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Alan (89) lives his Spitfire dream - and next on the list is wing walking



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Alan gets settled into the MJ627. Photo by Damian Chattell.
Alan gets settled into the MJ627. Photo by Damian Chattell.

Moulton great-grandad Alan Gilbert lived his long-term dream when he took to the skies in a Spitfire to celebrate his upcoming 90th birthday.

We reported in August how Alan had booked the £2,750 experience at RAF Biggin Hill in London as he had wanted to join the Royal Air Force when he was a lad.

But due to the circumstances of war, he never got the chance.

“It was 1945 and I went round all the recruitment offices,” he told us.

“But because of reserve operations they would not have me. I was a tractor driver for John Cope in Gosberton Risegate and in those days it was just at the end of the war and there was a shortage of land workers.

“Who knows what would have happened if they had accepted me? I would have tried for a pilot’s licence.”

Watching him make his 30-minute flight at Biggin Hill was step-daughter Vanessa, his grandson Damian and Damian’s wife Julie.

And he said his trip in the iconic aircraft was everything he had wished for and more.

“I did two victory rolls,” he said. “It felt wonderful to be up there.”

Getting a briefing before the flight. Photo by Damian Chattell.
Getting a briefing before the flight. Photo by Damian Chattell.

The MJ627 he flew in was built at Castle Bromwich in 1943 as an LF MK IXc and entered service with 441 Squadron of the Royal Canadian Air Force (RCAF) serving with the RAF.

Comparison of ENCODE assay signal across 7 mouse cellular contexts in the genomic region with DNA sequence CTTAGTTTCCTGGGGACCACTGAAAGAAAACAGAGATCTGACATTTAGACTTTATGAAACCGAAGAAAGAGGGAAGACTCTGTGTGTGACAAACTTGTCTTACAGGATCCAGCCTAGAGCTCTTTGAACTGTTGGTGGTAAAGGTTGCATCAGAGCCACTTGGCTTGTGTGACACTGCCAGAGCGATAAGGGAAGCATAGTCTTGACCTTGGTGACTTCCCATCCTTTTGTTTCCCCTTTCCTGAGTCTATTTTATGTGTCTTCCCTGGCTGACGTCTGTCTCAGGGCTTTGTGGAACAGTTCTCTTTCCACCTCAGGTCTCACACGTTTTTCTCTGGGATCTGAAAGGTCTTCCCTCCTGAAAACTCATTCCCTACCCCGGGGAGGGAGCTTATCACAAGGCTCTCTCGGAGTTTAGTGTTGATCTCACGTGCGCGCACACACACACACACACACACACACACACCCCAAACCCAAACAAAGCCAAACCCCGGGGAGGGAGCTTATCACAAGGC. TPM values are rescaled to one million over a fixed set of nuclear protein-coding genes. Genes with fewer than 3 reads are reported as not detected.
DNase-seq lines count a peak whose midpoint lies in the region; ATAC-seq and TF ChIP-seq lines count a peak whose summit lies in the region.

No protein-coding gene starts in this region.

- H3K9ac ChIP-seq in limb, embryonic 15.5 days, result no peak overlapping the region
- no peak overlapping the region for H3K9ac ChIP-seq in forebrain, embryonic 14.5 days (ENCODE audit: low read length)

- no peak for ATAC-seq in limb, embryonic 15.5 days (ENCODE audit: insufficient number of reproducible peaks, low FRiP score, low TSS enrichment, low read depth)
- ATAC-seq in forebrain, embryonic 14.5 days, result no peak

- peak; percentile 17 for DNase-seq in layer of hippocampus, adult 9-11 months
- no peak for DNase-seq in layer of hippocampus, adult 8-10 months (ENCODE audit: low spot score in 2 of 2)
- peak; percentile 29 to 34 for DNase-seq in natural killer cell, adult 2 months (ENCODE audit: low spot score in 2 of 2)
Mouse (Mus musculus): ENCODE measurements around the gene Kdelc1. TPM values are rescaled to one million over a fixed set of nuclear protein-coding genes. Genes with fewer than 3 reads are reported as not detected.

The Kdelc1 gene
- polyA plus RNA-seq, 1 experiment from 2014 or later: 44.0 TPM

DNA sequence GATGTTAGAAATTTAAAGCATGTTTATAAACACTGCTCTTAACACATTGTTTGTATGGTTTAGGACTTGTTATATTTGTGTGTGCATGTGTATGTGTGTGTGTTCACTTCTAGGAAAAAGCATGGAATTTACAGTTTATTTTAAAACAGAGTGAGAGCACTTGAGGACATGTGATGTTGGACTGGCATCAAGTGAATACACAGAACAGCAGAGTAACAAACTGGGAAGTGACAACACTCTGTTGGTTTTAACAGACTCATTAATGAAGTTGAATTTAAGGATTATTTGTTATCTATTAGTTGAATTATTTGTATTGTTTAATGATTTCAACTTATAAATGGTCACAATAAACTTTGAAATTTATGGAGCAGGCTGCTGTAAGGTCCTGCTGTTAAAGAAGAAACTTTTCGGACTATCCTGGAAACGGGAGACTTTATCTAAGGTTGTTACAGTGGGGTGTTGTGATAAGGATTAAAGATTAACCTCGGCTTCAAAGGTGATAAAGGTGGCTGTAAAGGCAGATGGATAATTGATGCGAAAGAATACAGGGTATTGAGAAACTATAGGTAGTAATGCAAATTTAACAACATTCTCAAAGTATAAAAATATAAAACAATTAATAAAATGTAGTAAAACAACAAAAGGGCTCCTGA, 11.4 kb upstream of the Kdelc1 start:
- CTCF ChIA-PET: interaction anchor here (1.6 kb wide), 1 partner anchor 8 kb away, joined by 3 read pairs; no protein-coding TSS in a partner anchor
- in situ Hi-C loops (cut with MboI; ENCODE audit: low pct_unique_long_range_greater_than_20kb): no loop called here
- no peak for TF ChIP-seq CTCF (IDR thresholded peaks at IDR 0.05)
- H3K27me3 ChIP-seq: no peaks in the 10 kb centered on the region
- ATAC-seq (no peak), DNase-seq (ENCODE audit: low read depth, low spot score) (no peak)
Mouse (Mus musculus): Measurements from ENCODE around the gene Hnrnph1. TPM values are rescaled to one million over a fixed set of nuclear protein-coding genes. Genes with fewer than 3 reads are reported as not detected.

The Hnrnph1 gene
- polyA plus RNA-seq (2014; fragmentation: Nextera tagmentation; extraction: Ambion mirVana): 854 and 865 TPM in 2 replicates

It made its first operational sortie on September 25, 1944, from advanced landing ground B70 in Belgium.

Two days later, it destroyed a Messerschmitt Me 109 over Arnhem whilst being flown by Pilot Officer Sidney Bregman.

Its history includes numerous ground attacks, bomber escort and patrol missions and aerial combat.

"I felt sadness and admiration for those brave men. Some of them were only 18 and had not made a choice."

When thinking about the men who flew the plane in wartime, Alan added: “I felt sadness and admiration for those brave men. Some of them were only 18 and had not made a choice.

“It was quite tight inside the plane and you felt like you were welded to the seat. When we rolled I thought I would feel as if I was falling out but you did not.

“I got to fly it myself for ten minutes and it felt lovely. It felt out of this world. I’d heard stories about the Spitfire being very adaptable and responsive to the touch.

“You could handle it with a matchstick and the matchstick would not break. You just needed your finger and thumb on the control.”

In December 1944, 441 Squadron was posted to the Orkneys and on March 9, 1945, the plane was involved in an off airfield forced landing following engine problems.

After the war it passed through various ownerships and uses until being purchased by Maurice Bayliss in 1976.

The plane underwent extensive restoration, with the first post restoration flight at Coventry Airport in November 1993. That was exactly 50 years after its first flight from Castle Bromwich, less than 20 miles away.

Following his Spitfire dream, Alan has already booked his next challenge.

“I’ve always wanted to wing walk,” he said. “I called Utterly Butterly three years ago and they said they have their own wing walking team. But when I asked at Biggin Hill they said they could book it for me - so that’s booked for next year.”

And after having zip-wired last year over the Eden Project in Cornwall - England’s longest and fastest zip wire, he now plans to take on the world’s fastest zip wire in Snowdonia in Wales.

Kitted up and ready for action. Photo by Damian Chattell.
Kitted up and ready for action. Photo by Damian Chattell.


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